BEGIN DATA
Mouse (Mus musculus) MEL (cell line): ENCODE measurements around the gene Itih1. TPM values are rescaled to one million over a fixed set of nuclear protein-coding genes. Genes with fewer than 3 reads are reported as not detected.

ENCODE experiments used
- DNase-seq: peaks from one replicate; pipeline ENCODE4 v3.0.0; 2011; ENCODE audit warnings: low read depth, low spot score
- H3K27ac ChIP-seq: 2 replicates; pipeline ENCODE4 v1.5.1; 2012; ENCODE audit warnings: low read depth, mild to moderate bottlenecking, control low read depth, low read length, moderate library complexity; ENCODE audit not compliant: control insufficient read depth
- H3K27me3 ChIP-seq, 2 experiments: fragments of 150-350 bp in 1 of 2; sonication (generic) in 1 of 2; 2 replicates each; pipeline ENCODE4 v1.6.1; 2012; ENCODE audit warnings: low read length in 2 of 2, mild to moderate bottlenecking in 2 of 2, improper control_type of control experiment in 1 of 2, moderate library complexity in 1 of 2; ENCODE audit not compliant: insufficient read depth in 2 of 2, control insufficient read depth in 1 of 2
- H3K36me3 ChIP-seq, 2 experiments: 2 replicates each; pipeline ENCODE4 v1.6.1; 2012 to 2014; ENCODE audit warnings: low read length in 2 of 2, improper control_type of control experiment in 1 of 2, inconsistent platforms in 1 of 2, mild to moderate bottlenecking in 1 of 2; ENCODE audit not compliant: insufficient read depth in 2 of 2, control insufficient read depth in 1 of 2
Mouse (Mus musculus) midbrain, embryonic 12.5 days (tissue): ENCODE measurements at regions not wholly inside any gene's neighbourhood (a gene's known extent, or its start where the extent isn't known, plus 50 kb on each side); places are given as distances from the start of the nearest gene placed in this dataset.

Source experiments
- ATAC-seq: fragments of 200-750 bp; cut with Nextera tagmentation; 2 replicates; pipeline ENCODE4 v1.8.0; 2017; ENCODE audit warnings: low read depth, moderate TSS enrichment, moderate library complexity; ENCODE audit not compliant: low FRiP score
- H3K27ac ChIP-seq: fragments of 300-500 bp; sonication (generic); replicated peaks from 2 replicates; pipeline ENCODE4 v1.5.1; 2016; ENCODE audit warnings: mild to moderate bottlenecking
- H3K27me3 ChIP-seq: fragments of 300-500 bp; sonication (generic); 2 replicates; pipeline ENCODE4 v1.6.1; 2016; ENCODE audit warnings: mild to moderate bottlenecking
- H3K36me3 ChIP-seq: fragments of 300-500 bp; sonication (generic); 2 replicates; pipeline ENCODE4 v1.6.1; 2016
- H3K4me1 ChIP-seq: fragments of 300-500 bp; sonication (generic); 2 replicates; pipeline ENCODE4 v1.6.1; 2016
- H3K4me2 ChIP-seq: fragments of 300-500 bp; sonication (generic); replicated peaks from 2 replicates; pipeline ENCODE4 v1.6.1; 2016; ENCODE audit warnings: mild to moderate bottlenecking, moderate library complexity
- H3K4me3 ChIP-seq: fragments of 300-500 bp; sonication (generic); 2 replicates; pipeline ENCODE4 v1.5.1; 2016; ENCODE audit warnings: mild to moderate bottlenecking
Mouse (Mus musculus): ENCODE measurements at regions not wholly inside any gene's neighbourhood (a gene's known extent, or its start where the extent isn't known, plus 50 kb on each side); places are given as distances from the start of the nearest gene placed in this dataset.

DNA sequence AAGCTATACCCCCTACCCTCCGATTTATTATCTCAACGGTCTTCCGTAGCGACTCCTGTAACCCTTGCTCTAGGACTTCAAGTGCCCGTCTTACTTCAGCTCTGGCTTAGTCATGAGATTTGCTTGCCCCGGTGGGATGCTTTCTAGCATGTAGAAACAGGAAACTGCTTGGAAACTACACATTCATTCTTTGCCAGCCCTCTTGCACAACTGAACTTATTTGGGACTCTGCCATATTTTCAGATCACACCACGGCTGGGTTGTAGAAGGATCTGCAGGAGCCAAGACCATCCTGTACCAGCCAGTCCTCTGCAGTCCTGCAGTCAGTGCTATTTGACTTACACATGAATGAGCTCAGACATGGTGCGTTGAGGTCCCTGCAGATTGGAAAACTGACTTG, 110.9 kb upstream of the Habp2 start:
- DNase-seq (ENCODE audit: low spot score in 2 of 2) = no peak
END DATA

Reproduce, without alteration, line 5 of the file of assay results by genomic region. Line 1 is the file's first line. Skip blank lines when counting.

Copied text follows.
- H3K27me3 ChIP-seq, 2 experiments: fragments of 150-350 bp in 1 of 2; sonication (generic) in 1 of 2; 2 replicates each; pipeline ENCODE4 v1.6.1; 2012; ENCODE audit warnings: low read length in 2 of 2, mild to moderate bottlenecking in 2 of 2, improper control_type of control experiment in 1 of 2, moderate library complexity in 1 of 2; ENCODE audit not compliant: insufficient read depth in 2 of 2, control insufficient read depth in 1 of 2